1: None—I think Staff expressed to us the best care and handling of materials. 2: While I fully understand the Special Collections policies that disallow classes from handling items, I wonder if an invitation could be extended to RBS students so we could return via appointment, to fully examine particular items. 3: Better advance planning of books to passed around during the session (e.g., load up the baskets before we start) would perhaps reduce the number of books that got jostled around quite a lot. 4: I found instruction on handling materials to be sound. 5: I have no improvement to suggest. 6: The Jungle Book Story looked like it was actually signed by Kipling himself. Worth replacing with copy of lesser value? Our handling was very responsible. 8: None—everyone was very careful and displayed good handling. 9: N/A. 10: None. 11: No suggestions, handling appeared good. 12: No—all was well-done.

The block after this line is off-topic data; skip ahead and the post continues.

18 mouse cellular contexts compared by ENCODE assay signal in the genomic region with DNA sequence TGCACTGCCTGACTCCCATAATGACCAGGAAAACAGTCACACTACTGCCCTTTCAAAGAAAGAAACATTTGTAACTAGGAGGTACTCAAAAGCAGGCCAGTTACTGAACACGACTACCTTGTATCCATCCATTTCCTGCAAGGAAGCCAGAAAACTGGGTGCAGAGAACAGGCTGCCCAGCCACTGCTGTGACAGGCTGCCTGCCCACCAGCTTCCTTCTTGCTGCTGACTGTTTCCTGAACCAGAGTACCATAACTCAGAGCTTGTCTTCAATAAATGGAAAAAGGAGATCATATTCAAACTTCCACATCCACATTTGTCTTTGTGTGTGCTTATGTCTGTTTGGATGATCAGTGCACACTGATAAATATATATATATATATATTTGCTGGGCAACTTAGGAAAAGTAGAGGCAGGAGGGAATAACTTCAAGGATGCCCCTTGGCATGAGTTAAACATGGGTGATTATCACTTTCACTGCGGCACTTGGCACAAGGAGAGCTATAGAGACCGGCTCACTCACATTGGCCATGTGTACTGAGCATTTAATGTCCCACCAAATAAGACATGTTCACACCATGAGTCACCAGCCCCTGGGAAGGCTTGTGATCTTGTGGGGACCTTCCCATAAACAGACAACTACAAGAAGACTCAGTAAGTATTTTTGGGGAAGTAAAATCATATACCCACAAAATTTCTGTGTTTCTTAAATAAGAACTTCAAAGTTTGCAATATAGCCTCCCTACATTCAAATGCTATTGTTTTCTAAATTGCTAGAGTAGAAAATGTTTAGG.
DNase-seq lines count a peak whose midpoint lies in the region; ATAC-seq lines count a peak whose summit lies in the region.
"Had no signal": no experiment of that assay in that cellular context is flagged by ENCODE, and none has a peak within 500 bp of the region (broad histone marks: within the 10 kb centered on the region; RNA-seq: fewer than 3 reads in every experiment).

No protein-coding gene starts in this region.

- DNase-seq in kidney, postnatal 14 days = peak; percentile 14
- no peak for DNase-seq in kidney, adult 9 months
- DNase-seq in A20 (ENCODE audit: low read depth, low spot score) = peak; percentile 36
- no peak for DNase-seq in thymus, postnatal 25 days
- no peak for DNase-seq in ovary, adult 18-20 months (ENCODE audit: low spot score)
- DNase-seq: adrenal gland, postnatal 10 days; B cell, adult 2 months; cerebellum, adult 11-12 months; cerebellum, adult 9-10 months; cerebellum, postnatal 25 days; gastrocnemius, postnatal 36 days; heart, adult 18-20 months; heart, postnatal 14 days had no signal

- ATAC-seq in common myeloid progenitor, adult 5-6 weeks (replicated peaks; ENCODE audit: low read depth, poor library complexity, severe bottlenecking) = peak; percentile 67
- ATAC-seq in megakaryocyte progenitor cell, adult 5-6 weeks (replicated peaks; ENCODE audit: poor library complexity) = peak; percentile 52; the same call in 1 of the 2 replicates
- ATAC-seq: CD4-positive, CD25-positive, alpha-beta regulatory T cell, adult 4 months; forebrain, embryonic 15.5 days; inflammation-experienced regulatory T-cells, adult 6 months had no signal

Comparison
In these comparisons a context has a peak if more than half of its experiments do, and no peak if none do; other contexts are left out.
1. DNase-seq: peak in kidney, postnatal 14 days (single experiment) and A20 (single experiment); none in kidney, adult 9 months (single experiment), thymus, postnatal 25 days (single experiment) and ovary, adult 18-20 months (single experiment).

12)    If you attended the optional evening events (e.g. RBS Lecture, Video Night, RBS Forum, Booksellers' Night) were they worth attending?



1: Yes. 2: Yes, the two lectures were excellent. 3: Lecture was great! Booksellers' Night was a bit disappointing—not very many shops. 4: I attended all and found them to be excellent. I did wish that the forum was a panel that consisted of several speakers but still enjoyed Belanger's talk on teaching with the Audubons. 5: Yes, I attended both lectures, and found them to be engaging. 6: Yes! Not, perhaps, Video Night (which I skipped). Disappointing that not all booksellers (Daedalus, e.g.) participated. 7: Both lectures were worthwhile. 8: Yes, absolutely. 9: Yes, but difficult to see/hear videos. 10: Yes! I loved the French binding video, and all the forums were excellent. 11: Yes. I very much appreciate Booksellers' Night. 12: Yes.